Whether you already own a boat in need of repair, or are considering buying a “fixer upper” boat in order to get more boat for your money, repairing a boat can be a challenge. There is more to boat repair than what meets the eye. Slapping a new coat of paint and a more powerful engine on a boat with numerous hidden defects could cost you everything you have and put your life and the lives of your friends and loved ones at risk.Take your time, evaluate the entire boat inside and out, make a plan, and get started.
Before purchasing any old boat, have a professional appraise it, making a realistic and thorough assessment of the condition of the boat and all its systems. List every item that is not up to optimum standards. Get realistic estimates of what it will take to repair each problem. Be prepared to pay for quality work. The pennies you save fixing things on the cheap could cost you or your loved ones their lives.Do not purchase any boat until you have had it inspected, all known defects disclosed in writing and gotten estimates of both the cost of needed repairs and of the potential resale value of the boat after repair.
Make a list of the defects you are able to fix yourself. Be realistic here. It is not enough to be willing to do something. You will be putting your life and the lives of your loved ones into this boat when you take it out. If you are not the most qualified person to do a particular repair, there is no shame in asking someone who is more qualified to fix it for you. List all materials needed and their expected costs.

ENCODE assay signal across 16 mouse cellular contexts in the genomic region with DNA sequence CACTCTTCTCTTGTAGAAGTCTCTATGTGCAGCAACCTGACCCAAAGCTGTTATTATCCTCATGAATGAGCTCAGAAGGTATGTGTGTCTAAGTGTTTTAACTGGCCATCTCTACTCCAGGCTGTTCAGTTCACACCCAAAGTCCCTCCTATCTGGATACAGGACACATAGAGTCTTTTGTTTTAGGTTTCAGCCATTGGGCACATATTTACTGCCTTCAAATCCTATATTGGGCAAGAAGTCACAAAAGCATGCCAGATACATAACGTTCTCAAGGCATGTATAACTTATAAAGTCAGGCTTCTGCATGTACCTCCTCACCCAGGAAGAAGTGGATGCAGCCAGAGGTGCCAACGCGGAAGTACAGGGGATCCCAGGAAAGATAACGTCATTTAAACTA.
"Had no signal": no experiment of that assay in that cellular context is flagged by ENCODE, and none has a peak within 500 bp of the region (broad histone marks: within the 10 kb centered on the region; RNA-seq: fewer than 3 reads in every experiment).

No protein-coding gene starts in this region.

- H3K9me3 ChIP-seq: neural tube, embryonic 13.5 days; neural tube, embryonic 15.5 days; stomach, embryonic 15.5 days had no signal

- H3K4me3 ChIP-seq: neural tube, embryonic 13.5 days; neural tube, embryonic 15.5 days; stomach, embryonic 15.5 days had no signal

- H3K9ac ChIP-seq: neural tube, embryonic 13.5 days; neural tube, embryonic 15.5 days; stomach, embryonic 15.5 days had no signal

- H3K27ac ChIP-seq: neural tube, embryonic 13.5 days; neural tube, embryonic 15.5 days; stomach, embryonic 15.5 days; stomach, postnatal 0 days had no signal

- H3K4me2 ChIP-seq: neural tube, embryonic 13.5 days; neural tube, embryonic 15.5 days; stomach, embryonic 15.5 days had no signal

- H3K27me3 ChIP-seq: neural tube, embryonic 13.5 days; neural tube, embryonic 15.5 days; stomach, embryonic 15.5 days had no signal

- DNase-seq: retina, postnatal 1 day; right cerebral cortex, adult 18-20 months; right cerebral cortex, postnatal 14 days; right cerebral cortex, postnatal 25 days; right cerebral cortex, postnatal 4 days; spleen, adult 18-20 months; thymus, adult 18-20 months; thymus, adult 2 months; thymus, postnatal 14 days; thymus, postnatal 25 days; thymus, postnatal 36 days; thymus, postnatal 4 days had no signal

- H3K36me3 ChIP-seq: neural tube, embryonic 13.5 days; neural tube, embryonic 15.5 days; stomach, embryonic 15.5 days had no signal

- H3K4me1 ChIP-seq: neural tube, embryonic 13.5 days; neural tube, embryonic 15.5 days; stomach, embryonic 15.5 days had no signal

Repair the most important systems first. Electrical, safety, engine and fuel storage issues should be addressed before cosmetic repairs are made. Fuel storage problems can cause loss of life and health as well as potentially damaging the environment. Leaky fuel storage tanks should be repaired right away by a licensed professional.Electrical and guidance systems should be repaired next. If the electrical system is already jury rigged and unreliable, it should be replaced in its entirety. Replace running lights and any other safety devices such as radios, radar systems and GPS systems. The cost of replacement should be factored into the price you intend to offer in order to purchase the boat.
Clean the boat from stem to stern. Hang onto any useful items, particularly if they appear to be parts of the boat. Even if they are broken, they can serve as models for recreating the missing part if replacement parts are not available. While cleaning, check safety equipment such as charts, flares, first aid kits, life jackets, ropes and rigging, and anchors. Replace or repair anything that is not up to snuff.Replace rotted boards and shore up or replace damaged ribs. Seal any leaks according to professional standards. Sand and repaint the hull once it has been made watertight. Clean corroded fittings, replacing them if needed.
Have the boat professionally inspected after you have made repairs, being sure to effect any changes recommended. Enjoy your boat!